Everyone in the audio industry by now should have seen the video going around to raise “awareness” for the infamous Loudness War and deterioration of the audio quality during the mastering process nowadays… No? Well, click and watch…
It would be so Google-friendly for us to just post the video, give them an amen, and join the masses of industry professionals that think audio quality is (once again) being threatened by ignorance. Yes, people are ignorant in this world, and yes, we see what they’re trying to say. Hey, we’re audiophiles too.
But no, Moozek.com is not getting in the “Loudness War” choo choo train of coolness. Why, you might ask? Because there’s always two sides to every story. And this one is getting too one-sided for our taste. If you see the video, you’ll understand. We’re giving you the other side of the story – the reason why music is not dying just because people want it loud without touching the Volume knob. The Loudness War is a problem, but not a catastrophe:
- First, the obvious: audio waves are not just digitally chopped off by raising up the gain knob during mastering process. They are soft-clipped with analog gear. Big difference.
- Second, the not-so-obvious: audio quality tendencies change. Any distortion, even from a beautiful Gibson plugged in to a Marshall stack, would make your parents or grandparents cover their ears. Dissonance in musical chords would have given W. A. Mozart a stomach ache. Some people still can’t listen to music without tape hiss in the background (true story). And teenagers who grew up in the 90′s might really enjoy the planned over-clipping and brickwall limiting in Limp Bizkit’s guitars and snare drum. You might find it offensive, just the way vinyl fans found digital offensive when it came out. But hey, it’s life! People get old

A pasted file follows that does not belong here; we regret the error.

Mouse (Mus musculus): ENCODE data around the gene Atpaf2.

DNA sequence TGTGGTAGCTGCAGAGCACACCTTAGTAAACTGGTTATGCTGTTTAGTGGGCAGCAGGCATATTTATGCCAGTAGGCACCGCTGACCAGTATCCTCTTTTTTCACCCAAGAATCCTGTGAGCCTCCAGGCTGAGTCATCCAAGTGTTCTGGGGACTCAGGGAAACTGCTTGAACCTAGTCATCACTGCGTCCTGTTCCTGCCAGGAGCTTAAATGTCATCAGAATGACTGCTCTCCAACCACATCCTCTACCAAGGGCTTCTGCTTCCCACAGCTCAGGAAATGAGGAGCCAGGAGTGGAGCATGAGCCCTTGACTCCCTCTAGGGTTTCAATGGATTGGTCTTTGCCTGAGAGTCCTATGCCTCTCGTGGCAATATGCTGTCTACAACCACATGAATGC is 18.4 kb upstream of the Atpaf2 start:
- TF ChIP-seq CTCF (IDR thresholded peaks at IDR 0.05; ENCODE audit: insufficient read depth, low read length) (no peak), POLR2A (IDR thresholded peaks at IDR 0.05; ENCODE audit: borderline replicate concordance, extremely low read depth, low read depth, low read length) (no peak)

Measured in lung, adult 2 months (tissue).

- Third: the part the other side never told you because it’s a huge hole in their logic. Guess what, albums are mastered this way today, not because those silly A&Rs, mixing engineers (what do they know, they only made the whole friggin’ mix sound amazing…) and mastering engineers are secretly conspiring to make music sound bad and get more money. No way. Records today are mastered loud because most bands request it that way. Most of the time, the artists want to hear their creations loud and compressed so they won’t feel like they’re falling back in time!
- Fourth: if you really hear that much of a difference in a record mastered after 2001, it’s because the mastering engineer who did it might suck. So even in that event, it’s not the loudness – it’s the engineer who’s (maybe) incompetent, or succumbed to other people’s requests (see Third point).
There is definitely truth in the Loudness War argument, we’re not denying that. We’re just exposing the potentially untrue side of this Loudness War campaign. Ooh… The industry zombies are coming to make your records louder. Spooky…